UK interest rates take centre stage in an otherwise quiet week
Carl Hasty, director of Smart Currency Business shares his thoughts on the current UK interest rates.
After a tough week for sterling there was a largely positive end to the week which saw sterling make marginal gains against the euro whilst holding ground against a resurgent US dollar. With little UK economic data, sterling was able to make slight gains against the euro as both French and German manufacturing data missed expectations in the morning.
Speculation over whether the UK or US will next raise interest rates is set to dominate currency markets over the coming months. Although there is no rate decision due from the Bank of England (BoE) this week, the release of preliminary economic growth figures on Tuesday will provide insight into how the UK economy has performed over the past quarter and year. Expectations are for an improvement over the last quarter and steady growth for the twelve months. Importantly, this will give an early indication of what pressure there will be on the BoE to raise interest rates in the near term.
Aside from this, we are set for a quiet week for the UK, with only housing inflation data and some further consumer confidence figures to provide support.
Will the euro stabilise this week?
After a choppy week, the euro remained relatively steady throughout Friday. French and German Flash Manufacturing Purchasing Managers’ Index (PMI) data were reported to be lower than forecast, but their effects on the euro was muted.
The key highlight of the week was the Greek government passing the reforms attached to their third bailout package. Today we expect negotiations to begin between Greece and its creditors ahead of 20th August, when the country is due to repay €3.4bn to the European Central Bank (ECB). Depending on the outcome of these talks, we are likely to see euro fluctuations.
On Thursday Preliminary German Consumer Price Index (CPI) data is released, a measure of inflation. Following on from poor manufacturing data released from Germany last week, it will be interesting to see the outcome of this inflation data.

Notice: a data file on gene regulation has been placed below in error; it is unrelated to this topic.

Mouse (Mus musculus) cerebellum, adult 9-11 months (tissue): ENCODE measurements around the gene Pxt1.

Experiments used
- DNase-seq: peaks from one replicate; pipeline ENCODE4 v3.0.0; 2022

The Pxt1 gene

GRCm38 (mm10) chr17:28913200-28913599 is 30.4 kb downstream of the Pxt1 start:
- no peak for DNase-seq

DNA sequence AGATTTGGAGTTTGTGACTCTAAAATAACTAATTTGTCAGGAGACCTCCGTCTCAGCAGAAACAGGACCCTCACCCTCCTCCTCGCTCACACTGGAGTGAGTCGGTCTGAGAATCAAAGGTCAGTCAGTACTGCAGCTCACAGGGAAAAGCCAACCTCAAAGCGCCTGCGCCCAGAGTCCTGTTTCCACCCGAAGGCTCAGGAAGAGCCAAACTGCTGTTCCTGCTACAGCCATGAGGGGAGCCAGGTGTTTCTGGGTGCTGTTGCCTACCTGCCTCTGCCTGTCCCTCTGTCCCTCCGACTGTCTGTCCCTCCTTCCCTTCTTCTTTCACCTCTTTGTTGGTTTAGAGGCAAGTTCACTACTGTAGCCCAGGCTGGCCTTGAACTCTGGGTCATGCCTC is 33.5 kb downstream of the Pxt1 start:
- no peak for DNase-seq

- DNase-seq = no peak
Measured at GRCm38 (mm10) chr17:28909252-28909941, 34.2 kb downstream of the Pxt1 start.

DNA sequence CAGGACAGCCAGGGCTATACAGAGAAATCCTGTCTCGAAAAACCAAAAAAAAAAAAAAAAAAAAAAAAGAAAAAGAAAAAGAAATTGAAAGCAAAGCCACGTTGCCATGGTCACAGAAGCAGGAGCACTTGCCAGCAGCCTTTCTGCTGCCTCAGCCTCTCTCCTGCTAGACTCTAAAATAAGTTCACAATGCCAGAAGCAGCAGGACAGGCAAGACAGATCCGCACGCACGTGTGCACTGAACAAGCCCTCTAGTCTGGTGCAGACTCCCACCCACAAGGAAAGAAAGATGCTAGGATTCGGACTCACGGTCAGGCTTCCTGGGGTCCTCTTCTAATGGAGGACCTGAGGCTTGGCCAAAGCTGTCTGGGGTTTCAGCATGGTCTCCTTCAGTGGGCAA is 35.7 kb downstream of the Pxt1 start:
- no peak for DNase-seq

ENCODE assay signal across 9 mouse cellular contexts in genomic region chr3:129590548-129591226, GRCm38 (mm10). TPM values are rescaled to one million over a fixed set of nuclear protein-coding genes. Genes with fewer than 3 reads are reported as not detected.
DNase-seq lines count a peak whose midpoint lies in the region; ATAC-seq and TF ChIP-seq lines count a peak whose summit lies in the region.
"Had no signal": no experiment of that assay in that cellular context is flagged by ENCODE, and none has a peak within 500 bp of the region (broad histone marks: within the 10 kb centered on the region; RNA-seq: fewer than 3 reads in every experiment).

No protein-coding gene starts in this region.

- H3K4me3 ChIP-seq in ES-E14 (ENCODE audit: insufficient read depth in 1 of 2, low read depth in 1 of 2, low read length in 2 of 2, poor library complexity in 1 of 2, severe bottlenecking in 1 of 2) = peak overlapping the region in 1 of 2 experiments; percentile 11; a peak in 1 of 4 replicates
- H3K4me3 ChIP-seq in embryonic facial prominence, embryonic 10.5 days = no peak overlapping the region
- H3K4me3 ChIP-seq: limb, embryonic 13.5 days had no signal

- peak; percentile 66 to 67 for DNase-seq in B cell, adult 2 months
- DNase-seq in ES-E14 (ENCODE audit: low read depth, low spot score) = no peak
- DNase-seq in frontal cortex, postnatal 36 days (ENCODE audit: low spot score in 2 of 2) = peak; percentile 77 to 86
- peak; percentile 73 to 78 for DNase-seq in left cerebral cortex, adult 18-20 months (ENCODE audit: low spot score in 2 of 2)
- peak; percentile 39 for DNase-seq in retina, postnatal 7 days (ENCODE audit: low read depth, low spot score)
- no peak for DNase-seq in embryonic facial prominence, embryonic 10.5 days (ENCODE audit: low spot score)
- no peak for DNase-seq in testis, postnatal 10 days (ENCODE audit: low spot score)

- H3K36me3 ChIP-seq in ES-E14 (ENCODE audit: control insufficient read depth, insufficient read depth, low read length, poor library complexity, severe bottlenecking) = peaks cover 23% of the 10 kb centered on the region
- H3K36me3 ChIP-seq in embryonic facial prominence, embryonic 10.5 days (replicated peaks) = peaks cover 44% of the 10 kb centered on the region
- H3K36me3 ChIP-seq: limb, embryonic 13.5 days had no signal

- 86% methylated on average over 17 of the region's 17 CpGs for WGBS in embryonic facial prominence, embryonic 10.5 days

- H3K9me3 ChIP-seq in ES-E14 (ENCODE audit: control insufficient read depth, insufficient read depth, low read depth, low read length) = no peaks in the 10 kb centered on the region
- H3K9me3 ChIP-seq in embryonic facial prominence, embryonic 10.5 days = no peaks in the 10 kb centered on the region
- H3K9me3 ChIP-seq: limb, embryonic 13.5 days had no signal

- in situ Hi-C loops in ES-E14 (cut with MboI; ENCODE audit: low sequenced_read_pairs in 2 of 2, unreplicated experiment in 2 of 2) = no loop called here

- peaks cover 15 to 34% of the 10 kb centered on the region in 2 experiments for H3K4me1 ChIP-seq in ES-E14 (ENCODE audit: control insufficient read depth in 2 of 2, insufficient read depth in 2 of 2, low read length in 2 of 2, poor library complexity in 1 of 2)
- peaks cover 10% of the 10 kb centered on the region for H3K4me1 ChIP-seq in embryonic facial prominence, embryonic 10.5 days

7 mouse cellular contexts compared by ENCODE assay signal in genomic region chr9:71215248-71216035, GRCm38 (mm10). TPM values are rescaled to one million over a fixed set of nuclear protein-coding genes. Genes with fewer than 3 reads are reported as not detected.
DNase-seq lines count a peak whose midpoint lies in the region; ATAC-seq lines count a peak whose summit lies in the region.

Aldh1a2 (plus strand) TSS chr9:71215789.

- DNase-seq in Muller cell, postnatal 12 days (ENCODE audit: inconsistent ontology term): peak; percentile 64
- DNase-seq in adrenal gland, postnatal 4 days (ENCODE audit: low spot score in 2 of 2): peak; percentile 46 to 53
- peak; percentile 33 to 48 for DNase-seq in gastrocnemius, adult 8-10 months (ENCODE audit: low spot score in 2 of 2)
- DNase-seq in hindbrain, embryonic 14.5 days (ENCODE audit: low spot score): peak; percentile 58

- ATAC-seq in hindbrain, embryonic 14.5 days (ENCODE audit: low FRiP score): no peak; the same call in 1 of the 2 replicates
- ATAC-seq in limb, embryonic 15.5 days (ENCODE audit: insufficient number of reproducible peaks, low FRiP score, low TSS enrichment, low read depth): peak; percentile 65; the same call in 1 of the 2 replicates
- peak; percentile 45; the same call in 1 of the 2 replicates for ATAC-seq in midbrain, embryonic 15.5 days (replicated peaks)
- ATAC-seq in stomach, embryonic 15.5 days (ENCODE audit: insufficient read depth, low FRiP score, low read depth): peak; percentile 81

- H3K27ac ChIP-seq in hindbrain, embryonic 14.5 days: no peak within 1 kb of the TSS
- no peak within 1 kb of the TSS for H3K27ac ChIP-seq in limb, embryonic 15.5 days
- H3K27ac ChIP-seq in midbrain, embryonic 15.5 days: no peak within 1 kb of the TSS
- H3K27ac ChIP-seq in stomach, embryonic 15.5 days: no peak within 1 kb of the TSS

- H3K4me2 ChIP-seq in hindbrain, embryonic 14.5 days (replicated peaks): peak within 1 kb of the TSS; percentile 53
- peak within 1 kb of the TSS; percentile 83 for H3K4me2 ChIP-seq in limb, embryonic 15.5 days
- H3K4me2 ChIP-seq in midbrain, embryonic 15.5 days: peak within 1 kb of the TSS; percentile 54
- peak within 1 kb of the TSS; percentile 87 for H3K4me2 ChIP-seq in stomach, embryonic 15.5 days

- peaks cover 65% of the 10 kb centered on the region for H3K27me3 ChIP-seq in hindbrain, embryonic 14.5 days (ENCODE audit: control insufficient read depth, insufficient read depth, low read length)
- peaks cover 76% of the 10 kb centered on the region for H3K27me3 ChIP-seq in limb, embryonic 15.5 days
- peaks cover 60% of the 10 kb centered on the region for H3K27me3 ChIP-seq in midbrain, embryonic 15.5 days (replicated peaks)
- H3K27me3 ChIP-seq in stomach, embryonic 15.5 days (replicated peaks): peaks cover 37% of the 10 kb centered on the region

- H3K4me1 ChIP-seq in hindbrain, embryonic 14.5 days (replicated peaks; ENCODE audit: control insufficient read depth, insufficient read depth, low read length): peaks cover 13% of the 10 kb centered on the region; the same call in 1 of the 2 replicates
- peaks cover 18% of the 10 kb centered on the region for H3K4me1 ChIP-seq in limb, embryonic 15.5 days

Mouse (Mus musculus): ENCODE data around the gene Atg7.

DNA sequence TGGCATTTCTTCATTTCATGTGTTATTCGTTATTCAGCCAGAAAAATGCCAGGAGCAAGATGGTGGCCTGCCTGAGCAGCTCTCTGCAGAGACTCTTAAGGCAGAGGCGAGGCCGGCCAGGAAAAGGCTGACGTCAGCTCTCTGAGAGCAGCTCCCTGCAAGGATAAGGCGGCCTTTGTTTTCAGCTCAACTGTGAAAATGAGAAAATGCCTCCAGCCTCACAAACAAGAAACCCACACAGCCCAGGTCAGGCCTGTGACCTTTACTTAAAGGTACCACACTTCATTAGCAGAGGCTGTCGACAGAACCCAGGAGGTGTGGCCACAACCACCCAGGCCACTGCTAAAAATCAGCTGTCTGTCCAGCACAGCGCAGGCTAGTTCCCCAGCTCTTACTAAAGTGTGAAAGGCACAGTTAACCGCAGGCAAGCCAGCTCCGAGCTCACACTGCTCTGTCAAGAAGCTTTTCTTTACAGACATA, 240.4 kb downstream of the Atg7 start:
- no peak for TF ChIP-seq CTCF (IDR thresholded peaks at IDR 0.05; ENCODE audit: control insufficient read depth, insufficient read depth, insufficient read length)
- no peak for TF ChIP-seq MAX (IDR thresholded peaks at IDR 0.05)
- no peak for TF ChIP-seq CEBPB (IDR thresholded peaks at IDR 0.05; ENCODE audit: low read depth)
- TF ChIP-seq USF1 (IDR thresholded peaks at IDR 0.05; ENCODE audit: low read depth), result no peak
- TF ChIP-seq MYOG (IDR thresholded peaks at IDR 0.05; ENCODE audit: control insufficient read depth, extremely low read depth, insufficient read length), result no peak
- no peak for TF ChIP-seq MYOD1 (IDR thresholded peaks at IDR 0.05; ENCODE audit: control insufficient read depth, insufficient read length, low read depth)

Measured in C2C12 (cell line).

US central bank statement on Wednesday to take the spotlight this week
Friday afternoon’s positive Market Manufacturing Purchasing Managers’ Index (PMI) data created a bullish movement for the US currency. However, this was short-lived thanks to a poor data release in the form of disappointing New Home Sales figures, which pulled rates back to the levels we saw for most of last week.
This week, we look forward to Core Durable Goods Orders data today, consumer confidence data on Tuesday, as well as growth and unemployment claims figures on Thursday. The main event, however, will be the Federal Open Market Committee (FOMC) statement on Wednesday evening. Investors will be studying the language used by the central bank for clues to future changes in monetary policy.
Similar fortunes for Australian dollar and Japanese yen
– Last week the Australian dollar ended with a whimper as it hit a fresh eight-year low. Now trading comfortably over the 2.1 mark, the currency continues to weaken – by 16% against the pound since the start of the year. This week there are important data releases starting on Thursday, when Reserve Bank of Australia (RBA) Governor Stevens speaks. Economists will be listening for any hints of when interest rates will be changed, as this can often cause fluctuations in the market. The quarterly Producer Price Index (PPI) is released on Friday and Australia will be hoping for some positive results or risk following the continuing trend Down Under.
– It’s been similar fortunes for the Japanese yen as it hovers around an eight-year low against sterling. This week is a busy one for the Japanese economy, with several data releases. However, very few carry much importance and it may be the retail sales figures on Wednesday that carry most weight. It is more likely that key events from other nations will have a stronger bearing on the currency.